People generally expect to be eating by about 7 or 8 pm when they go to a dinner party. Just be sure you have provided your guests with snacks earlier in the evening so nobody is starving by the time you serve the first course. Put out snacks in the afternoon as people arrive, but don’t leave food items like cheese, smoked salmon and cured meats in the afternoon heat. RedEnvelope’s home decor gifts such as our Cubist Chips and Dips Set is designed with a built in, ice filled cooling mechanism to keep your olives, cheeses and dips from spoiling.
An important rule of hosting a dinner party is to avoid making the dinner fare overly complicated. The worst thing you can do is spend the entire evening in the kitchen while your friends entertain themselves. Make as much as you can the night before so all you need to do is put things in the oven and take plastic wrap off salads.
We live in a fortunate social climate for people with food allergies or preferences. Gone are the days when people with dietary restrictions had to carry food with them in zip lock bags in case of an attack of the munchies. On some airlines, you can now choose from upwards of 30 special meal types, including diabetic, fat-free, gluten-free, Hindu, Indian vegetarian, Jain, kosher, lacto-ovo, lactose-free, low calorie, low cholesterol, low lactose, low protein, low purine, low sodium, Muslim, non-carbohydrate, nut-free, post-weaning, raw vegetarian, vegan, and of course, the humble vegetarian.
Thankfully, as the host of a dinner party, and not the CEO of an airline, you need only find out what a handful of peoples’ dietary preferences are. By no means should you change your entire menu for one or two guests with dietary restrictions, but you must respect those few guests and offer a well thought out alternative for them. And be generous – don’t serve escargot and rabbit terrine for everyone else only to dish up a store-bought vege burger and a pile of broccoli for your vegan guests.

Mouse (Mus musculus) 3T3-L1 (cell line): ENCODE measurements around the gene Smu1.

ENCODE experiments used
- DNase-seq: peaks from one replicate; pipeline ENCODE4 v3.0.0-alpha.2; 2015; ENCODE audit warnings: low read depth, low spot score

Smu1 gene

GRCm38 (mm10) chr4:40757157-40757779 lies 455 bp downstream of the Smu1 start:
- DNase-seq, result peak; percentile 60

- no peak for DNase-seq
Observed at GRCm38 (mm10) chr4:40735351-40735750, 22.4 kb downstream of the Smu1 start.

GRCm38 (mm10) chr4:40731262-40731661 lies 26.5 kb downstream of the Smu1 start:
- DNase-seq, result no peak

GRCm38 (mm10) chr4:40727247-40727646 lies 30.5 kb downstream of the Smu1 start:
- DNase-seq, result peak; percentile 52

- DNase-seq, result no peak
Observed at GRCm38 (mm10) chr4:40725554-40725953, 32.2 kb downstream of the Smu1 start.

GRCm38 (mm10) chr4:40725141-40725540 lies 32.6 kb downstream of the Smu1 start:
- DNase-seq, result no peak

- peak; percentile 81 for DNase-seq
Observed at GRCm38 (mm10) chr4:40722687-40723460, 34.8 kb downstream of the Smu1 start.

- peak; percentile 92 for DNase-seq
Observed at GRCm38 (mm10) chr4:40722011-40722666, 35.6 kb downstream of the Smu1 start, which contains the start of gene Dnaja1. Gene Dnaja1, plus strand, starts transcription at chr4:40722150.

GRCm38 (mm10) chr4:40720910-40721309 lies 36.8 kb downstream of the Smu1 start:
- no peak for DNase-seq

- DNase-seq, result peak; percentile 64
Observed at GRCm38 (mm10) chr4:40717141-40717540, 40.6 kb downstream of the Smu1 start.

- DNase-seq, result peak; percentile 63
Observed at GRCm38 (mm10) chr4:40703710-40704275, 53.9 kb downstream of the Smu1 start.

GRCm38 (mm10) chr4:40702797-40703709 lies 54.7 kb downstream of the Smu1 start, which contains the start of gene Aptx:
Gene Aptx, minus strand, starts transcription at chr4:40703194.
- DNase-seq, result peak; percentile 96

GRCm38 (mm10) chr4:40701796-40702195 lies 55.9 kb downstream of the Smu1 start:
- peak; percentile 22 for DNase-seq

Consider the number of people you are having over for dinner and don’t put out too much alcohol. Keep in mind that many guests will bring a bottle with them too. As the host, it is your job to encourage responsible drinking. Offer snacks in the wine serving area, so people aren’t likely to drink on an empty stomach. Serve bread and cheese with some dried muscatels on a nice wooden cheese board (like the personalizable hickory cheese & bread board from RedEnvelope).
If you would like to make a pitcher of cocktails, err on the conservative side when it comes to the amount of alcohol you use. People expect pitchers or dispensers of cocktails to be much less alcoholic than a normal cocktail. For example, a cosmopolitan that you order at a bar will use equal parts vodka, Cointreau, cranberry juice and fresh lime, but if you were to use the same ratio in a pitcher of cosmopolitan you would be filling half the pitcher with spirits. If you want to serve individual cocktails, you can be more liberal with the alcohol ratios (your adult guests will be familiar with the strength of a cocktail served in a martini glass). RedEnvelope’s cubist martini set hold four martinis in a chilled display. Stemless martini glasses sit in ice-filled glass cubes, keeping them perfectly chilled while your guests mingle and dine.
You are now ready to throw a fabulous dinner party! Lastly, the most important rule is to enjoy your own party! You worked hard to put it on - you deserve to have some fun!